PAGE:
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Families Against Mandatory Minimums (FAMM): General Mukasey: Where Is Your Evidence On Crack?

February 26, 2008
11:04 AM

CONTACT: Families Against Mandatory Minimums (FAMM)
Monica Pratt Raffanel

General Mukasey: Where Is Your Evidence On Crack?

WASHINGTON, DC - February 26 - On the eve of a congressional hearing on reforming the federal sentencing disparity between crack and powder cocaine, U.S. Attorney General Michael Mukasey repeated misleading and repudiated statements about the U.S. Sentencing Commission’s decision to permit certain prisoners serving federal crack sentences a chance to seek modest sentence reductions.

Speaking to members of the Fraternal Order of the Police, Mukasey characterized the prisoners who are eligible to apply for a reduction in sentence as the “most serious and violent offenders in the federal system.” But the statistics he strung together on the retroactive application of the revised sentencing guideline for crack failed to even mention violent crime. In fact, according to the United States Sentencing Commission, crack offenders are not violence prone. In 2005 fully 89.6 percent of crack cocaine offenses were nonviolent.

Families Against Mandatory Minimums (FAMM), a national advocacy organization working for fair and proportionate sentencing laws, calls on Attorney General Mukasey to tell the truth about the crack reforms authorized by the U.S. Sentencing Commission. “The attorney general should tell the truth about these crack reforms, rather than trying to derail Congress’ intent to look at a sentencing law that has been found to be based on half truths and fear,” said Julie Stewart, president and founder of FAMM.

The Sentencing Commission studied crack and powder offenders for 15 years before changing the guidelines, and its data concluded:

  • The majority of crack cocaine offenders were not involved in violence. In 2005, 94.5 percent of federal crack cases involved no violence and 89.6 percent involved no violence or threats of violence. Offenders who were violent or whose offenses involved weapons received enhanced sentences to reflect those factors.

  • Few are leaders, organizers or career criminals. Only six percent of the prisoners who are eligible for early release were supervisors or leaders of drug operations, and about five percent were convicted of obstructing justice, which often refers to attempts to get rid of their drugs as they were being arrested or contacting witnesses or co-defendants before trial. A mere one percent were considered career criminals.

  • Weapons enhancements are not common. Fewer than one quarter of these prisoners received sentences reflecting weapon involvement. That enhancement is applied even to defendants who were not carrying a gun or a knife but were with someone else who was armed. Just over six percent received a mandatory minimum because a gun was connected with the drug crime; that mandatory minimum cannot be reduced.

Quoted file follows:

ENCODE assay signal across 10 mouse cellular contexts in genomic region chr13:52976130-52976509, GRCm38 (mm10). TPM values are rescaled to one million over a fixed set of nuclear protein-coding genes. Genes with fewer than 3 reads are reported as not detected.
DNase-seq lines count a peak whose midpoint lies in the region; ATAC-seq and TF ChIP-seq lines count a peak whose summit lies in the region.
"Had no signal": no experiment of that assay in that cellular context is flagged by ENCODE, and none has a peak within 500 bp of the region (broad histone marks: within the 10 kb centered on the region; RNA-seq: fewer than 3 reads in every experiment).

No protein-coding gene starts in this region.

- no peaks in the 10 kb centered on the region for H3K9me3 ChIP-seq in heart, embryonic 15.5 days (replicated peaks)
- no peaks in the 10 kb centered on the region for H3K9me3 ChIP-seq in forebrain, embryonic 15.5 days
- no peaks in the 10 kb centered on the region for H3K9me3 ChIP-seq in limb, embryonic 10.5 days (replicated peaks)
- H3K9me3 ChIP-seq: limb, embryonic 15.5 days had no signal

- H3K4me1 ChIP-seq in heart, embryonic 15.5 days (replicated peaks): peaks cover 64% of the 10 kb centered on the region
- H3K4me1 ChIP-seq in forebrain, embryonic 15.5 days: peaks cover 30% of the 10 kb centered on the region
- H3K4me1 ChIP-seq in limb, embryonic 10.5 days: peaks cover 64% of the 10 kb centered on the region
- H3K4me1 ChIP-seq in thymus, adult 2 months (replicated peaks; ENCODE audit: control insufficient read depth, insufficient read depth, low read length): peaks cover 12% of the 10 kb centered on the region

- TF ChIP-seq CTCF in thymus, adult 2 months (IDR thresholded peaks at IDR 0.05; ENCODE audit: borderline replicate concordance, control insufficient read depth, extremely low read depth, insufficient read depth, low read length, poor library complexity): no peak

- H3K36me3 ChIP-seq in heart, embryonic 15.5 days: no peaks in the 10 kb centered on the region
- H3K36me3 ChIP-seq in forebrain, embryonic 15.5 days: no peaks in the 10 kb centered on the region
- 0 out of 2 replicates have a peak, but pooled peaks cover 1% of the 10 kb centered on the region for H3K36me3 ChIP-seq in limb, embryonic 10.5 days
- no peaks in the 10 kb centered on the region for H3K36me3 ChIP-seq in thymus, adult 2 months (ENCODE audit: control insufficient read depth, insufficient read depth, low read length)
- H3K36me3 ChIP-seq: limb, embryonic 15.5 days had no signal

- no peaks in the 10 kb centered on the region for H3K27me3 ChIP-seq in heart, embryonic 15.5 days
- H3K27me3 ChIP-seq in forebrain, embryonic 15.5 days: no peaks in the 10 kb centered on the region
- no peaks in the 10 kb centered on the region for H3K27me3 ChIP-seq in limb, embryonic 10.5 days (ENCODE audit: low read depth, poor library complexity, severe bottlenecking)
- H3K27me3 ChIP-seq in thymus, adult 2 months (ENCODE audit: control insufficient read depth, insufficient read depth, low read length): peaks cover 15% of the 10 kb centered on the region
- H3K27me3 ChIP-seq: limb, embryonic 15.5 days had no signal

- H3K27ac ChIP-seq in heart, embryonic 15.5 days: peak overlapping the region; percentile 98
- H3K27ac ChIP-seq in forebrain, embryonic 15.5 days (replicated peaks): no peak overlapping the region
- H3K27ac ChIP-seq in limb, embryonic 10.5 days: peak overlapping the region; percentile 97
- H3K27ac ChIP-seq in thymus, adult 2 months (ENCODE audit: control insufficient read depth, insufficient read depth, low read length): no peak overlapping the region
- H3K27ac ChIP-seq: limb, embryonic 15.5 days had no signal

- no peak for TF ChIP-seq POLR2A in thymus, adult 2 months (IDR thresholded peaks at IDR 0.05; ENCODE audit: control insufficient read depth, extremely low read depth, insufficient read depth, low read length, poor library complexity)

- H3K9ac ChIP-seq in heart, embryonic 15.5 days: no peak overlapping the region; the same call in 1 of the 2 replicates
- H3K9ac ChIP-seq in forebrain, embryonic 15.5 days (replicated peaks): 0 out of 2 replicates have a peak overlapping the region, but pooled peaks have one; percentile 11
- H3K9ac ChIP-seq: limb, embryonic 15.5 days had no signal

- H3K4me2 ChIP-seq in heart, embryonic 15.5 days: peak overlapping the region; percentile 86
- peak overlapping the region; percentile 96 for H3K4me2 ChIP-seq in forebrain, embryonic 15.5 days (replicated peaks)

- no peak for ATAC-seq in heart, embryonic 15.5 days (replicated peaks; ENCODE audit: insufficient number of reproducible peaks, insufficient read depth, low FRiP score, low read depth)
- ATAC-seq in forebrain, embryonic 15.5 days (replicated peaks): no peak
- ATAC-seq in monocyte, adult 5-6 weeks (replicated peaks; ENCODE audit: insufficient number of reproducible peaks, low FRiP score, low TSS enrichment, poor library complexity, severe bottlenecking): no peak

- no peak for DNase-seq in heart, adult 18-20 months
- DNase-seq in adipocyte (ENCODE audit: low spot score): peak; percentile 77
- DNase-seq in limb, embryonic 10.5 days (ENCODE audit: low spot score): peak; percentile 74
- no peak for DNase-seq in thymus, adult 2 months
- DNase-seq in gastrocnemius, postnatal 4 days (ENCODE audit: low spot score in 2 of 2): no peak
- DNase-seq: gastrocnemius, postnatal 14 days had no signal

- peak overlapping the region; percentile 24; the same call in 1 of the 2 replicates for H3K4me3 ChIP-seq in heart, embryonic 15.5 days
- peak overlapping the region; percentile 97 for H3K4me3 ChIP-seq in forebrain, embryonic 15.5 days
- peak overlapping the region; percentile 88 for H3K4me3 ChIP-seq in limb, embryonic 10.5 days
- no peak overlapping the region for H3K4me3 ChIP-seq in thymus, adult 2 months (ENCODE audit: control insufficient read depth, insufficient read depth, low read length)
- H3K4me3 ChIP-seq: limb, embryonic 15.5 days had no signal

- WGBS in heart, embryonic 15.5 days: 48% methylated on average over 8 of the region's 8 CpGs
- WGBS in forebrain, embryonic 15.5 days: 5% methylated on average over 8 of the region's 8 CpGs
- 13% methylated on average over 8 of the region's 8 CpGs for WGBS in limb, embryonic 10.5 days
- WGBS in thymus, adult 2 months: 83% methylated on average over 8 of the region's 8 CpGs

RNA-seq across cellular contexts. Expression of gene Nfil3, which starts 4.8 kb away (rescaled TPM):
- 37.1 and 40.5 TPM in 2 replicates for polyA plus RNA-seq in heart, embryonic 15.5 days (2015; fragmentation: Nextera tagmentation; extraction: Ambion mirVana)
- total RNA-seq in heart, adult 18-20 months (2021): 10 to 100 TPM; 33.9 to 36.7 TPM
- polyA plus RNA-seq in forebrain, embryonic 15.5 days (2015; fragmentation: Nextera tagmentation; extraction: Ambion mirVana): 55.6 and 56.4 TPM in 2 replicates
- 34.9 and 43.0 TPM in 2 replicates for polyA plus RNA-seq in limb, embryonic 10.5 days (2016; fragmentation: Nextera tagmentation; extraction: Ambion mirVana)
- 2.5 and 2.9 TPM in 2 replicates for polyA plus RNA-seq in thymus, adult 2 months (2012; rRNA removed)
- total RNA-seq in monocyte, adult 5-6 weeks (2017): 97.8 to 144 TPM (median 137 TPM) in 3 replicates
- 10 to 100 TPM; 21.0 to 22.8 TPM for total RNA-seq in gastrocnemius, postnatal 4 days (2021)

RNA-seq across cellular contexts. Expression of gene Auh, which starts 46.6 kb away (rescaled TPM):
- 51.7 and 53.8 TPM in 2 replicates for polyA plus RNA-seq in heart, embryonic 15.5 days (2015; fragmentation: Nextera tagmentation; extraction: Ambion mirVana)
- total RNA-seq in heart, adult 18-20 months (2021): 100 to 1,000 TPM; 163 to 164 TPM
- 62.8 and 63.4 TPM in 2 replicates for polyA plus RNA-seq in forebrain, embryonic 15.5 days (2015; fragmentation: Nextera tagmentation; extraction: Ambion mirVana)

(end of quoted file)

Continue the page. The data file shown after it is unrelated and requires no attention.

• Drug offenders have some of the lowest recidivism rates of all offenders. The Department of Justice claims that defendants in Criminal History III have a 34.2 percent rate of recidivism and those in criminal history category VI have a 55.6 percent rate of recidivism. Those are average re-offense rates for all offenders. In fact, drug offenders have been demonstrated to have the lowest rates of recidivism of all offenders. They range from 16.7 percent (Criminal History Category II) to 48.1 percent (Criminal History Category V). Moreover, across all criminal history categories and for all offenders, the largest proportion of “recidivating events” are supervised release revocations, which can include revocations based on anything from failing to file a monthly report to failing to file a change of address. In fact, drug trafficking accounts for only a small fraction – as little as 4.1 percent – of recidivating events for all offenders.

Mukasey, a former federal judge, also failed to tell his audience that the Sentencing Commission’s decision is not a get-out-of-jail-free card. Courts considering sentence reduction motions must consider the views of the government and must take public safety into account when weighing their decision. A prisoner seeking a reduction must first convince a court that they deserve one. If the U.S. Attorney believes a prisoner will pose a risk to the community if released early, he is entitled to explain to the court why the prisoner does not deserve the reduction.

A number of bills to reform crack cocaine sentencing are circulating in the House and Senate. Today, the House Judiciary Subcommittee on Crime, Terrorism and Homeland Security will hold a hearing on these bills. “General Mukasey should attend the hearing to listen to the experts,” said Stewart. “The science, the public, the courts and even the politics now favor crack cocaine reforms. It’s time for Mukasey to get the facts.”

FAMM is a national nonprofit, nonpartisan organization whose mission is to promote fair and proportionate sentencing policies and to challenge inflexible and excessive penalties required by mandatory sentencing laws. For more information, visit or contact Monica Pratt Raffanel at


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